A conversation with 2019 Appalachian Heritage Writer-in-Residence Crystal Wilkinson
SHEPHERDSTOWN – Appalachia Studies and Communication Director Sylvia Shurbutt first met Crystal Wilkinson through her stories, which she said spoke to her the most in Appalachian literature, along with the work of Frank X. Walker. So it was no surprise when Shurbutt asked Wilkinson to be the 2019 Appalachian Heritage Writer-in-Residence.
For Wilkinson, the honor was more than a chance to publicize her work. It was a chance to shed light on some aspects of Appalachian history, which are often overlooked.
“A few years ago, I looked up the definition of ‘Appalachian’ in the dictionary, and saw it said ‘of white race.’ If all Appalachians are deemed miners, white and bare-foot, where is there room for African Americans in Appalachia?” Wilkinson said, mentioning she is one of the founders of the Affrilachian Poets organization. “I don’t think African Americans are portrayed at all in Appalachian history, and we’re all changing that. The hope is one day, this won’t have to be emphasized, that we won’t have to remind people that we are here.
“As most authors, I was plagued by my upbringing,” Wilkinson said, mentioning she grew up with her grandmother and grandfather, who was a tobacco farmer. “I’m from a strong, proud black family that lived on the same plot of land for three generations. I loved to play in the woods. I think the combination of all those things made it impossible for me to be anything but a writer.”
While Wilkinson has won many national awards for her writing, her focus has not been on the awards, but rather on telling the untold stories of African Americans, mental illness and domestic abuse in Appalachia.
“My mother was diagnosed as a paranoid schizophrenic before I was born. She was hospitalized for almost a decade, in-and-out, between 1960 and 1970,” Wilkinson said, mentioning her daughter has the same disease, which is today known as bipolar disorder. “That’s why I write so much about mental health in Appalachia.”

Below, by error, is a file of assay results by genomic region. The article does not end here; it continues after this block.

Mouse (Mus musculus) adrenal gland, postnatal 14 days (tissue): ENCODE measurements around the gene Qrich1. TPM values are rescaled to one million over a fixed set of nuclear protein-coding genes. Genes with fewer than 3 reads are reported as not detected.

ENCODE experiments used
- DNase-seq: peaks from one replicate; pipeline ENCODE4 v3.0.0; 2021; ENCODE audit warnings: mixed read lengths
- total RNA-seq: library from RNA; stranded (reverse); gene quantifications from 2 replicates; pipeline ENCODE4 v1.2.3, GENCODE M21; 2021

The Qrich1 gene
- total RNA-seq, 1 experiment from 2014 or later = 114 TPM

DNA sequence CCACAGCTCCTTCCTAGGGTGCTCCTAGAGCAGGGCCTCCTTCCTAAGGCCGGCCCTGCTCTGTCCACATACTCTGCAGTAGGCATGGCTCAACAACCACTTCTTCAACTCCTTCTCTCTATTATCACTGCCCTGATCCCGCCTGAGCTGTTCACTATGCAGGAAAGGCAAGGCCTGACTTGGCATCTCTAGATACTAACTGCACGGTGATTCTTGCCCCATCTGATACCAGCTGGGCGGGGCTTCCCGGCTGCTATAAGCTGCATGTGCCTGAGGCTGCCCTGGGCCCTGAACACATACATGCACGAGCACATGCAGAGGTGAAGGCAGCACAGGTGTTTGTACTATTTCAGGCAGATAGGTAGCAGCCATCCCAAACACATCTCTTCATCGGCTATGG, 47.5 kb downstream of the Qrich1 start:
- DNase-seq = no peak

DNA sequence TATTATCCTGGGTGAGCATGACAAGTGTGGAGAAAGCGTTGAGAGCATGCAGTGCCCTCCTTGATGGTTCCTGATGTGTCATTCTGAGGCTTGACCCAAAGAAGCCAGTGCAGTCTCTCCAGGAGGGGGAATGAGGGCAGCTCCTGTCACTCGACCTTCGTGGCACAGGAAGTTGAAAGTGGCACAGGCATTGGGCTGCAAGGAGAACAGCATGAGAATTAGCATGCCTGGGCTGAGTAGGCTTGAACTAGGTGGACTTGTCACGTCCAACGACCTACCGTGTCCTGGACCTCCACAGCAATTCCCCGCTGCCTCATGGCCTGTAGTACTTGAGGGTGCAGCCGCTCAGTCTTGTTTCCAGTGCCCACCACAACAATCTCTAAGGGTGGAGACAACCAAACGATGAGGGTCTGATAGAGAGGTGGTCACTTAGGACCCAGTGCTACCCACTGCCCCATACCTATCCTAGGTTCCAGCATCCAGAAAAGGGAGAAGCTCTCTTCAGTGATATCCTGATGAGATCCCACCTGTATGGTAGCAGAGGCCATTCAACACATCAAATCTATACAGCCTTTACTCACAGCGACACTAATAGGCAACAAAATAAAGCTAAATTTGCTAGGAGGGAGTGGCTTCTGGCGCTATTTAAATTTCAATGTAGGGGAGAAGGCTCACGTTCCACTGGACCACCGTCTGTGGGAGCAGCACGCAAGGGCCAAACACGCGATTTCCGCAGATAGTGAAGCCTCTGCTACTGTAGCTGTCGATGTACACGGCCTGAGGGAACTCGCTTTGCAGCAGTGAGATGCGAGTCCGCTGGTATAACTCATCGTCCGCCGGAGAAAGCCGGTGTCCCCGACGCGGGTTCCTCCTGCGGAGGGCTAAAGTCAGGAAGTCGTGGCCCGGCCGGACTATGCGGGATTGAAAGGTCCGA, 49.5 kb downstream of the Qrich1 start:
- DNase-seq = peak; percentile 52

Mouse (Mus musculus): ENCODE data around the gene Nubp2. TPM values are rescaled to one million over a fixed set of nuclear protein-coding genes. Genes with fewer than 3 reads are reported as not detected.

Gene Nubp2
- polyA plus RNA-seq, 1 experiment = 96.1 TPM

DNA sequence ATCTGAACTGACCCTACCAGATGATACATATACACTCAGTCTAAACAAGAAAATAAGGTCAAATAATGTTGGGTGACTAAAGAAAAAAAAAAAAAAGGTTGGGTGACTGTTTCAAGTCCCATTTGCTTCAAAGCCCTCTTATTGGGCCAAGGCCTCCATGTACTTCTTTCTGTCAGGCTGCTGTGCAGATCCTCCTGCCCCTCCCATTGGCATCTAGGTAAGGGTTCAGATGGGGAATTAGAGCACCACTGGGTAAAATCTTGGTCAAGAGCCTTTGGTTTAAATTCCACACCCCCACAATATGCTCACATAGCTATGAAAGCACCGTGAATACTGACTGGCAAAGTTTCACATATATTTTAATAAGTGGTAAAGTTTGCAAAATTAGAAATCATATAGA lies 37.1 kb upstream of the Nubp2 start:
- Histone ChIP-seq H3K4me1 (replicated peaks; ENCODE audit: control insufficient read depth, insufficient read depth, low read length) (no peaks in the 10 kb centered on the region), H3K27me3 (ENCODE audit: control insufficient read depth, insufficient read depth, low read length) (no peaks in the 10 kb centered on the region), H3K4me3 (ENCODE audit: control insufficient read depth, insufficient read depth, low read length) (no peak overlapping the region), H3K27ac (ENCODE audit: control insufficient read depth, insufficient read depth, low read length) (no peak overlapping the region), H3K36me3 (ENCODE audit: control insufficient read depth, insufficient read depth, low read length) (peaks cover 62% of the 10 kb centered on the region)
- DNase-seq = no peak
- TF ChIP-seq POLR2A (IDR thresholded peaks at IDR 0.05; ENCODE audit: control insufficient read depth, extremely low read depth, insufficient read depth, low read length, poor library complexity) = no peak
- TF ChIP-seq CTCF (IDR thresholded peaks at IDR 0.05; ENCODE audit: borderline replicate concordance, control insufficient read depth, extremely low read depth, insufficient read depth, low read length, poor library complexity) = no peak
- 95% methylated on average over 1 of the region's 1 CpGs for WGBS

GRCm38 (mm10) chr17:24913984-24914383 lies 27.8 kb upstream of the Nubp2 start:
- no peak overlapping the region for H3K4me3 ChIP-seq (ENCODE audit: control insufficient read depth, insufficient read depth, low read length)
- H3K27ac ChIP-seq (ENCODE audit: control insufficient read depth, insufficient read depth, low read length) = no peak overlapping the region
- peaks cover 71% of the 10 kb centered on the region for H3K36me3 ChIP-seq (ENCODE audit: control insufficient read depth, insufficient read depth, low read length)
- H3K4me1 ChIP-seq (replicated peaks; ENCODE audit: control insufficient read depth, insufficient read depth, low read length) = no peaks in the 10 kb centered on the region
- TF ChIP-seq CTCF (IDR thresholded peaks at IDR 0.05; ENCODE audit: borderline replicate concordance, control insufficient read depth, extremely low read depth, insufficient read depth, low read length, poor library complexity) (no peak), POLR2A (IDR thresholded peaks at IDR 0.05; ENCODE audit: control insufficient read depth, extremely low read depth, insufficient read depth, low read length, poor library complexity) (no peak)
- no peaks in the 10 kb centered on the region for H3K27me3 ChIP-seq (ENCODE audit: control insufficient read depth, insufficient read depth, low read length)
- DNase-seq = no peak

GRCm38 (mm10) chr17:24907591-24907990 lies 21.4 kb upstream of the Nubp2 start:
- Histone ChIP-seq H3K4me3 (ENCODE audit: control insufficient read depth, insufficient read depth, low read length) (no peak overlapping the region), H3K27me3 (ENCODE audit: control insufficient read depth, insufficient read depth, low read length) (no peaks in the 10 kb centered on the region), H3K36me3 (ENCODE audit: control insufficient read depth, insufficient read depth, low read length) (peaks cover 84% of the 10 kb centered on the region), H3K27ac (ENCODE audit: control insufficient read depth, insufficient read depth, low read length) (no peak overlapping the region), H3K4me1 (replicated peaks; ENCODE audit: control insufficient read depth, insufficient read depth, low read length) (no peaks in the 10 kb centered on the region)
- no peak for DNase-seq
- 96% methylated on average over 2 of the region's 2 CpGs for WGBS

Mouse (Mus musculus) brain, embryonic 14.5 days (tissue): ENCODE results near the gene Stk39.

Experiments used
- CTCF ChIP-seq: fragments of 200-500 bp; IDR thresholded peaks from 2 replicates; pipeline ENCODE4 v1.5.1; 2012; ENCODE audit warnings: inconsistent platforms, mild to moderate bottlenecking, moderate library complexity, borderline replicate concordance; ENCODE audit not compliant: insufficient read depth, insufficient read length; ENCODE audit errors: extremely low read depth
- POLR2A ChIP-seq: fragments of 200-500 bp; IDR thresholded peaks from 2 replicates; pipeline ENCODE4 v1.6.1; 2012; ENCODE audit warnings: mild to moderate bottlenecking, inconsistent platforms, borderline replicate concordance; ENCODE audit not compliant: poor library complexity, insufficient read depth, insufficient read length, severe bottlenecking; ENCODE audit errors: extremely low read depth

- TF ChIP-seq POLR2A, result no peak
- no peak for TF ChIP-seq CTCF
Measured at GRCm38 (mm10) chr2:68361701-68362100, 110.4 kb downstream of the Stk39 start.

In spite of her mother’s disorder, Wilkinson made the most of her childhood, writing poems from a very young age. Her grandmother saved those poems in a box, which Wilkinson found years later. Although she is known more as a novelist, Wilkinson still writes poetry for personal enjoyment. She has even used letters written by her grandmother to her mother’s doctors as inspiration for poetry.
Wilkinson’s grandfather has also become the inspiration for some novels she is beginning to write.
“I’m writing a series of water witch stories. My grandfather was a ‘water witch’ or a ‘dowser.’ He was one of those gifted people who would walk around with a stick and tell people where to build their wells,” Wilkinson said, mentioning her grandfather was also respected in their white community for his folk remedies for illness, such as crafting copper bracelets to remove arthritis.
The breadth of Wilkinson’s personal and family history has equipped her to tell many stories that still need to be heard across the country.
“I don’t do any research, so I guess a lot of it does come from my past, growing up in rural Kentucky,” Wilkinson said. “I write a lot about those subjects, about women’s issues and other topics that don’t get talked about a lot.”
In the few days Wilkinson spent in the Eastern Panhandle this past week, she said she enjoyed sharing her stories with schools, libraries and other local community groups.
“I really looked forward to talking to the high school students – that’s been the highlight of my week. That was amazing,” Wilkinson said. “For Shepherd University to put together something like this, that includes those of so many age groups, I just think is wonderful.”